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"You have turned my life around"
 

I am 87 years old, with a problem of the prostate gland. Before I met Dr. Baum, I went to the bathroom every 30-60 minutes. After Dr. Baum's treatment on my prostate, I go only 5 times per day and only 1 time at night! You turned my life around. I am so very grateful!

-Sidney Daigle


I want to thank you for your due diligence. You saved my life. I highly recommend you!

-Dwight Bastian


Thank you Dr. Baum! Because of you I'm back in the "rodeo"!

-Gerald Wallace

 


Archive:

Posts for: July, 2010

Long Ring Finger Linked to Prostate Cancer

The UK's Telegraph (7/21, Jamieson) reports that "hospital patients...whose ring finger on the right hand was significantly longer than the index finger were more likely to" develop prostate cancer "than those fingers were roughly same length," South Korean researchers found after looking at 366 men. "Blood tests showed that men whose ring fingers were much longer than their index finger, next to the thumb, had almost double the normal levels of prostate specific antigen." And, "three times as many of these men went on to be diagnosed with prostate cancer."


By contactus
July 27, 2010
Tags: PSA testing   PSA   prostate cancer  
Coming soon.

For men over age 50 who are going to have a PSA test for prostate cancer, ejaculation within the past two days may artificially raise PSA levels. Men should be aware of the time of their last ejaculation and tell their doctors the last time they had an ejaculation in case results are high. Finally, while the digital rectal exam or other aspects of a prostate exam shouldn't interfere with PSA levels, I suggest that blood be drawn before the rectal exam as a precaution.


Throughout a lifetime, women's bodies undergo tremendous stress, including pregnancy, childbirth, strenuous exercise, and gynecologic surgeries. All of these stresses -- accumulated over the years -- can weaken the natural support structure of the pelvis, which can cause the pelvic organs to shift from their natural, intended position and/or to protrude into or outside of the vaginal canal. It's actually not an uncommon problem, and it can affect women of many ages and health circumstances.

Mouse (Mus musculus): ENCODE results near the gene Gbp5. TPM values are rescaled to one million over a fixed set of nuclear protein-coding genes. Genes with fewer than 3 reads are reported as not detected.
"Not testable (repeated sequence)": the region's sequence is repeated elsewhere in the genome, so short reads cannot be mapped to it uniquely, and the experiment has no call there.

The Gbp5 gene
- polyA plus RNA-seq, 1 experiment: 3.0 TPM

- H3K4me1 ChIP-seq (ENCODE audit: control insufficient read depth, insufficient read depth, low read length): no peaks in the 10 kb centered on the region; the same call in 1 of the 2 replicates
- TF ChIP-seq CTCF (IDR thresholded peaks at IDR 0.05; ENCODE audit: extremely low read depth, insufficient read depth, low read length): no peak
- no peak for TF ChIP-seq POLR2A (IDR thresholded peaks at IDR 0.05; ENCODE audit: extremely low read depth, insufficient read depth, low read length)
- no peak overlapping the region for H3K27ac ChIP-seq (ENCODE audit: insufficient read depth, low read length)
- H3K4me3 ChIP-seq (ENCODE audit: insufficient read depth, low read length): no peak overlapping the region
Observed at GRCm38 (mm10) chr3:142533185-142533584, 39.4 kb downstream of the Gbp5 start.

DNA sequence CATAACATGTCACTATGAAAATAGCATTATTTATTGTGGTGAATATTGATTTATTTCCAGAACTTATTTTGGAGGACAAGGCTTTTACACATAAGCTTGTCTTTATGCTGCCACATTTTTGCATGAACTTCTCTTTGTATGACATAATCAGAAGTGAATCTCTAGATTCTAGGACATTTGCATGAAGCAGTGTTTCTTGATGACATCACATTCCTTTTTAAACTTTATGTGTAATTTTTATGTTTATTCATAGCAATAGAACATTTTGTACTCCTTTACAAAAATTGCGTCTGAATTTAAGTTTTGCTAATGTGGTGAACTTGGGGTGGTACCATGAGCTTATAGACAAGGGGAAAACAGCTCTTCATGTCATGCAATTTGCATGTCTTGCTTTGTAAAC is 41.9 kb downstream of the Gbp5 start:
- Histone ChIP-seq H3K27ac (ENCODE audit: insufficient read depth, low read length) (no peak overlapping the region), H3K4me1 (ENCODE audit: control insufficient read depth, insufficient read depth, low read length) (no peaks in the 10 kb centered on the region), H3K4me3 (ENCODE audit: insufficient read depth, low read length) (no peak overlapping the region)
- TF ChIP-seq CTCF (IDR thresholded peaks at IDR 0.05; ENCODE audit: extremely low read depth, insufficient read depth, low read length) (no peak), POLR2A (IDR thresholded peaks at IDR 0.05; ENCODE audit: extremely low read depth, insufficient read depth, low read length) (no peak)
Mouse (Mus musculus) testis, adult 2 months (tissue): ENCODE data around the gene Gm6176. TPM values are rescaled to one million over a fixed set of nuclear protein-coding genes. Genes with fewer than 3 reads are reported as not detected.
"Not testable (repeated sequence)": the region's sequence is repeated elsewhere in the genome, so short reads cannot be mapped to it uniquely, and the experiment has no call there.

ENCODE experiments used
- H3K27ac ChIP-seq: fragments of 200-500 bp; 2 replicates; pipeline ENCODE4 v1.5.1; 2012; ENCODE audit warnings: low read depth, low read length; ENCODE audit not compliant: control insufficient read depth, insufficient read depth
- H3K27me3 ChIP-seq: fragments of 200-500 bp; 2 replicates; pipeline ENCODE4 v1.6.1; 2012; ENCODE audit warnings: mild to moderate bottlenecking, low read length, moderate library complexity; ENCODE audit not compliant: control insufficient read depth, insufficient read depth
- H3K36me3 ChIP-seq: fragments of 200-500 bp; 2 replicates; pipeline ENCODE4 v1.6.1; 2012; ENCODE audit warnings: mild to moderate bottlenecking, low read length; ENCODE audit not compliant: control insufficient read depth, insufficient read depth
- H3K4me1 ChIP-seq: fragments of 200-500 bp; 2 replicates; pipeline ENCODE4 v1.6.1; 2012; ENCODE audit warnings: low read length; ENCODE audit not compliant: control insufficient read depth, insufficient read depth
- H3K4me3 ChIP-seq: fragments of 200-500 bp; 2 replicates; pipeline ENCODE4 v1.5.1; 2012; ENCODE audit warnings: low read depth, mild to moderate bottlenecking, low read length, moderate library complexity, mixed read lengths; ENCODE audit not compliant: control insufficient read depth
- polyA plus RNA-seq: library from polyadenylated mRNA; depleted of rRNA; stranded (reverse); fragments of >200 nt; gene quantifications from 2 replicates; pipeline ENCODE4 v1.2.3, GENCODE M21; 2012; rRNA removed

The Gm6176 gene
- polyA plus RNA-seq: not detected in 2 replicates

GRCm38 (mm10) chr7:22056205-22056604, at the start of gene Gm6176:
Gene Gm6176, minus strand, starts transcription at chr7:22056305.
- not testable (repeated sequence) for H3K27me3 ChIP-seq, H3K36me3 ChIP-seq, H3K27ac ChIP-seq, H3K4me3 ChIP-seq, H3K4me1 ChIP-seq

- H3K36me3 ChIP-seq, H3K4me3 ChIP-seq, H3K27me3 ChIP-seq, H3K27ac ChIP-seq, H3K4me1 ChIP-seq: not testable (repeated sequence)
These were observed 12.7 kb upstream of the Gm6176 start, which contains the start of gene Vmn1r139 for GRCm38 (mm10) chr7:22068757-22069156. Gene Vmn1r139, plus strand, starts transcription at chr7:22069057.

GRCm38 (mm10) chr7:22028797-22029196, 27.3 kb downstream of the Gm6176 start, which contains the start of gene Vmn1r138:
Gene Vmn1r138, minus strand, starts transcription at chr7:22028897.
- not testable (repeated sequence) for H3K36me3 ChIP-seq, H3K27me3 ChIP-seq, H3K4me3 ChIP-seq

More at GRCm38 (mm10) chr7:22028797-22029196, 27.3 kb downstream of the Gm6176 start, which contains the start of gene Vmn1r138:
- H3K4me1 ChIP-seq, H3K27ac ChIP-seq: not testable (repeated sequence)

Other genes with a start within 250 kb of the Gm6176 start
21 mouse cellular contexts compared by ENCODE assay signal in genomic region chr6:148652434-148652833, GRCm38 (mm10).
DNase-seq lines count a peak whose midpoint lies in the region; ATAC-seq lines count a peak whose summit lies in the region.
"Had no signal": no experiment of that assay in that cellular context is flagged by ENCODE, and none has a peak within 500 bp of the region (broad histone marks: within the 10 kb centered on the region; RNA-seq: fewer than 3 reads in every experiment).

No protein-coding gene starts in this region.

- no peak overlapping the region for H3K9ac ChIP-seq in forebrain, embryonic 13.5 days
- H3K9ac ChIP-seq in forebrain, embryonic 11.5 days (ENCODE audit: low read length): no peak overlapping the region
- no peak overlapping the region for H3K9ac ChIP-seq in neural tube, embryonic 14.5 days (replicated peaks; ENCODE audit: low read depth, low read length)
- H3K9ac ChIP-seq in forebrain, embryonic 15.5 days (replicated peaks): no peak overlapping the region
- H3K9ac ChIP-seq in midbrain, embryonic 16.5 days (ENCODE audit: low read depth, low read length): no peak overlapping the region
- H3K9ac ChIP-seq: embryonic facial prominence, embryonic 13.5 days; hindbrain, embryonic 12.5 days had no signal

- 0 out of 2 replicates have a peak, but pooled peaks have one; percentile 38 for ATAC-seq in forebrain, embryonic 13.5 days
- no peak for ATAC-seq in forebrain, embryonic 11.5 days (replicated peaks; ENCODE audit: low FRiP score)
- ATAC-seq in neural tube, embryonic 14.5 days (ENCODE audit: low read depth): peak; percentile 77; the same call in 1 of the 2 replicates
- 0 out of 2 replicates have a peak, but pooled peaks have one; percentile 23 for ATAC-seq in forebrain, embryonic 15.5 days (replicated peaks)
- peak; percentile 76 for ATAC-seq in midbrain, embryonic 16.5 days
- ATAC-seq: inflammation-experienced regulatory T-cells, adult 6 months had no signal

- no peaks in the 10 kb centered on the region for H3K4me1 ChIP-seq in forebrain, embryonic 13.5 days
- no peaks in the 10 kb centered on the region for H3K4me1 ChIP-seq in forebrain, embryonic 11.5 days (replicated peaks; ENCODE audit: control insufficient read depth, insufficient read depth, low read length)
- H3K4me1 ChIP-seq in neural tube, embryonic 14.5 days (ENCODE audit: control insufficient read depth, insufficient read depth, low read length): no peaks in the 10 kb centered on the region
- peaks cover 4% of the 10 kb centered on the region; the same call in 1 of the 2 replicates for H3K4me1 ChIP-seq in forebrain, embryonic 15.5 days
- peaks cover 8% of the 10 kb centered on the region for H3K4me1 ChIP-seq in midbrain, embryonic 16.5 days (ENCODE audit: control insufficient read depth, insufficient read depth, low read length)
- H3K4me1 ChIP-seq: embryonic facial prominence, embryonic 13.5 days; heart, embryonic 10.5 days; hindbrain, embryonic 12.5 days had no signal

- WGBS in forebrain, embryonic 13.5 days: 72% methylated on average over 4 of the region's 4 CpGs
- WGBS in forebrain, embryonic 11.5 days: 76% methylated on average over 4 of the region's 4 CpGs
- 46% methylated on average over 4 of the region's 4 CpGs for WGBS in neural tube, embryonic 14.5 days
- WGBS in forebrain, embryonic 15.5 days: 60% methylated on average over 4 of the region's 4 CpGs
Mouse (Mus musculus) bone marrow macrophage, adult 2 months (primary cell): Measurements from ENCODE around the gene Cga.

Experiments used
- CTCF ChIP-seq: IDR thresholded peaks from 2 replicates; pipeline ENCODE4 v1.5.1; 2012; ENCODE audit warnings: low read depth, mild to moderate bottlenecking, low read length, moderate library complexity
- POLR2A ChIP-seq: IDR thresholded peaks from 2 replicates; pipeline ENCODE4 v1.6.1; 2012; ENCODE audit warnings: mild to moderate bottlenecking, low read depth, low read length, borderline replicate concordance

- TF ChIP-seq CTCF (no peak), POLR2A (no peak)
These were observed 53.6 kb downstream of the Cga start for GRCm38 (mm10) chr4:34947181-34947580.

Different types of organs protruding into the vaginal canal cause different types of prolapse. These include:

Bladder (Cystocele)Small bowel (Enterocele)

Rectum (Rectocele)

Vagina (Vaginal vault), which can happen after hysterectomies.

If you're experiencing any symptom of a weakened pelvic floor, chances are there's at least a little discomfort involved. Sometimes, the symptoms can be debilitating, affecting your ability to lead an active life -- or even to be sexually intimate.


I recently attended the American Urologic Society meeting in San Francisco, May 31-June 3, and I attended a program about male sexual dysfunction. I was pleasantly surprised to hear of a study that reported that men who exercised on a regular basis were better performers in the bedroom. Those men who exercised regularly had better erections and had sexual intimacy more frequently those men who led sedentary life styles. Even men who had moderate exercise, like take a brisk walk for 30 minutes four times a week were much less likely to have sexual dysfunction than those who were walkers. It was noteworthy that even moderate exercise such as yoga and walking were just as beneficial as strenuous exercise such as jogging and swimming.

The researches from Duke University suggested that exercise may increase blood flow through the penis, making it easier to get an erection. Also, working out may make men feel better about themselves and that in turn may improve sexual prowess.

Bottom Line: Men, you may just be able to keep that Viagra, Levitra, or Cialis tablet in the medicine cabinet if you started a regular exercise program. The best would be to take that walk with your partner as your relationship will also improve if you take time to be with each other on a regular basis.

SOURCES: 105th annual meeting of the American Urological Association, San Francisco, May 29-June 3, 2010. 

Erin R. McNamara, MD, Duke University Medical Center and June 4, 2010 issue of WebMD article by Charlene Laino